Greece: an entirely political crisis
Posted by Sergio Capaldi, Intesa Sanpaolo - Research Department, on 18 May 2012
Now that the latest attempt at forming a national government has failed, the Greeks will be voting again on 17 June. If surveys of voting intentions are anything to go by, the crisis is only just beginning to get really nasty.
The example of Greece is evidence of the need for reforms to be consolidated and socially fair, since – not least in order to secure greater popular support – it would have been better had the rigour been coupled with a more substantial helping of social justice. The discontent generated by the adoption of measures that have hit many of the people hard has fuelled the rise of opposition parties that are more critical of what the government is doing or are manifestly populist in nature. In seeking to get the public finances back on track (failing which, it needs to be said, the country as a whole will be plunged into the abyss) Europe has not given sufficient attention to the issue of social cohesion in a country that has been swindled by a corrupt and incompetent ruling class. As the squeeze takes hold, Greece is already playing a very dangerous game of blackmail and more or less credible threats. Greece's destiny is largely in the hands of its people. If the anti-bailout front win the day, the country's exit from the Euro will happen in a matter of weeks. The parties of the radical left overestimate the scope for renegotiation and have been pushing for an unacceptable modus operandi that has forced the rest of Europe into a more rigid stance.
If Alexis Tsipras' radically left-wing Syriza party does as the results of some polls suggest, it could be the biggest party, and, given the majority premium (50 seats), a government without its support will be unsustainable. Even in that case Syriza might not, however, be able to form a parliamentary majority opposed to the bailout. The latest surveys show a marked downturn in the performance of the Communist Party (KKE), whose seats could be vital in surpassing the 151-seat threshold. The next election, then, could bring in a highly fragmented parliament that would find it difficult to govern the country, and could exacerbate the crisis by potentially setting the status quo in stone and not offering Europe a partner with whom to engage in dialogue on reforms.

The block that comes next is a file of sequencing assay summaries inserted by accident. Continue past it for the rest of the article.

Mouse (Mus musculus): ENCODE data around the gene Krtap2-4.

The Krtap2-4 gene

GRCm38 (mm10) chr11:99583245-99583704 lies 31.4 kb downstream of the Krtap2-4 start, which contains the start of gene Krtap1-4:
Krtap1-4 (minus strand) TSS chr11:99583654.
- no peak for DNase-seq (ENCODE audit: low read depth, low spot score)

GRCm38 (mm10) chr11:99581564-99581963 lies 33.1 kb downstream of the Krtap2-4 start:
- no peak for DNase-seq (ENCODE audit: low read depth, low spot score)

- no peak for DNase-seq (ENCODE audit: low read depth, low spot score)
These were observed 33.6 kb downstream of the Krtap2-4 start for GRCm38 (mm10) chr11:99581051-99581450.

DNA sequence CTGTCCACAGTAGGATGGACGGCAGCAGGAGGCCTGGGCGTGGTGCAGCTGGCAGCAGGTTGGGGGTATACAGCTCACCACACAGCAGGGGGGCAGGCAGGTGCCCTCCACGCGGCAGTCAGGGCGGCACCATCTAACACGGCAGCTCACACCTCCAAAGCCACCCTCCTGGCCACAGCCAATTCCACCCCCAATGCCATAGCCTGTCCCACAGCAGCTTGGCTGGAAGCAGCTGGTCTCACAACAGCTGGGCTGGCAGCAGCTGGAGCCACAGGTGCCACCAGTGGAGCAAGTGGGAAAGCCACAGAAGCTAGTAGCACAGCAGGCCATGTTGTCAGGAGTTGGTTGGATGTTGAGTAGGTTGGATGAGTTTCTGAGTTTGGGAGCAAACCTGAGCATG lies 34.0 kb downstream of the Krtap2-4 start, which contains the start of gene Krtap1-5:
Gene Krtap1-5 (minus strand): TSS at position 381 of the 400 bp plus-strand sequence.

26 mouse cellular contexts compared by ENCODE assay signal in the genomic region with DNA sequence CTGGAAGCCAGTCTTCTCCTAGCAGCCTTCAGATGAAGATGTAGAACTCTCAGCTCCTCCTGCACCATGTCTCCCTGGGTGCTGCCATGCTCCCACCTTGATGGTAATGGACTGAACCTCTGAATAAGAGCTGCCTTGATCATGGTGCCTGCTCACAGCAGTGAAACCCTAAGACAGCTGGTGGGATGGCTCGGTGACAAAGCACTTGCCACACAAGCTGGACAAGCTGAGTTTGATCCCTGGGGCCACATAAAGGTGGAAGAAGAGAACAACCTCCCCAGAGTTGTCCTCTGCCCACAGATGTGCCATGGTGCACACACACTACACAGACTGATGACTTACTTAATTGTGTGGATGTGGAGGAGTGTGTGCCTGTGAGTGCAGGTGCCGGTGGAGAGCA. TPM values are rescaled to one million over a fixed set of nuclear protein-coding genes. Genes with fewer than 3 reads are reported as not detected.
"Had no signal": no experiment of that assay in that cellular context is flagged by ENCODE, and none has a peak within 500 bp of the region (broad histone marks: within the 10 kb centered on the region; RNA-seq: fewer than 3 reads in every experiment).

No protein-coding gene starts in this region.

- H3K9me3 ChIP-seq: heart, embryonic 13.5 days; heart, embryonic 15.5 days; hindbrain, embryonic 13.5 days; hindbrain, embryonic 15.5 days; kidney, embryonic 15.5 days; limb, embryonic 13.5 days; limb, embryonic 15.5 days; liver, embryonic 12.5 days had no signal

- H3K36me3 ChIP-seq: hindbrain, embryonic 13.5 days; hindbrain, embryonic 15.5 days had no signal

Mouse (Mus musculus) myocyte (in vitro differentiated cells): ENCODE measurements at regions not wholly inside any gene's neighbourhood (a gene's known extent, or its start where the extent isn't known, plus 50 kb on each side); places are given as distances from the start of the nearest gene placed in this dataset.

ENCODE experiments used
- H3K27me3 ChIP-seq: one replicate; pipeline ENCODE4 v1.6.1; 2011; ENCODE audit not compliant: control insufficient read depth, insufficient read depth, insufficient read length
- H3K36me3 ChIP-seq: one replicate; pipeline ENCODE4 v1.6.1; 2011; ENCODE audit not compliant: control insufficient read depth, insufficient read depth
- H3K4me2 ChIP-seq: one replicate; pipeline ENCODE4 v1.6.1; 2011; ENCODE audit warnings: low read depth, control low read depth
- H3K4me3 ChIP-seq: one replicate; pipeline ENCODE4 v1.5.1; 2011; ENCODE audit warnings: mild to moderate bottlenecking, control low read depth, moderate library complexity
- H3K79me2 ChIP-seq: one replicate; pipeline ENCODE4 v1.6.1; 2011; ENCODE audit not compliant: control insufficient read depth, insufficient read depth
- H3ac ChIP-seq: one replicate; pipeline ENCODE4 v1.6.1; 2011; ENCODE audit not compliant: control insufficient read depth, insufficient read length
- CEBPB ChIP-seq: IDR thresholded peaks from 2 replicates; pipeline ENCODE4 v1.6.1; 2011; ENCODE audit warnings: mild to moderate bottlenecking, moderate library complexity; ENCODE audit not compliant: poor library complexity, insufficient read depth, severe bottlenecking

Whatever the new government turns out to be like, it will seek to renegotiate the terms of access to financial aid, but will find it impossible to change the direction of fiscal policy or reverse the progress made on many fronts as part of the country's reform process. Europe may well be able to give more attention to the structural imbalances by acknowledging the progress made over the cyclically adjusted targets, but will not accept outright abandonment of the policies adopted. The election of France's President Hollande and Italy's support for measures to sustain growth will not be sufficient to change the direction or nature of the financial constraints within which Europe has to manoeuvre. If Syriza becomes the glue in a majority coalition made up of Dimar and the KKE, then, given the radicalism of the approaches adopted by both these parties, it may well be that the future government will become even more confrontational and ignore the requirements of Europe and the IMF.
If that happens, then events in Greece are likely to take more or less the following course: 1) it is likely that the external financial support would be suspended, so the country would again default in the course of only a few weeks; 2) a long time before that happens, the prospect of the country leaving the Euro would prompt households and businesses to withdraw their deposits in massive amounts, and, without support from the ECB, the runs on banks would cause many of them to fail one after another; 3) the government, faced with this state of affairs, would be obliged to close off access to the credit system; 4) the economic recession would become even more severe and would eventually make the original situation even worse, with the state, in a matter of weeks, being unable to pay either salaries or pensions, and the crisis taking on the characteristics of a profound depression before the Greek central bank, having reassumed the power to print and mint the drachma, would flood the economy with liquidity; and 5) the drachma would immediately lose value, while inflation would simultaneously rise and adversely impact the purchasing power of salaries and pensions.